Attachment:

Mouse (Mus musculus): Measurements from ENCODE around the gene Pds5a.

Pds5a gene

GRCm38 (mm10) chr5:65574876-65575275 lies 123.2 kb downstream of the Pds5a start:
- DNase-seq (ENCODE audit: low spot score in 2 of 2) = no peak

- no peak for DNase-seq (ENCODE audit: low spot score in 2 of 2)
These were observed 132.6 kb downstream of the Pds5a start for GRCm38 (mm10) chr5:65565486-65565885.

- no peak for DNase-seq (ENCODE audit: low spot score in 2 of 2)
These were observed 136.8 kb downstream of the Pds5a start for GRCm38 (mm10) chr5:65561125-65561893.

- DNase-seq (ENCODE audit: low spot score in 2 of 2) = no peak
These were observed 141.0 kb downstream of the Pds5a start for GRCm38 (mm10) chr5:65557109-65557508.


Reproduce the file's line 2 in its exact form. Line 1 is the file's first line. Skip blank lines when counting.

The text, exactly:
Pds5a gene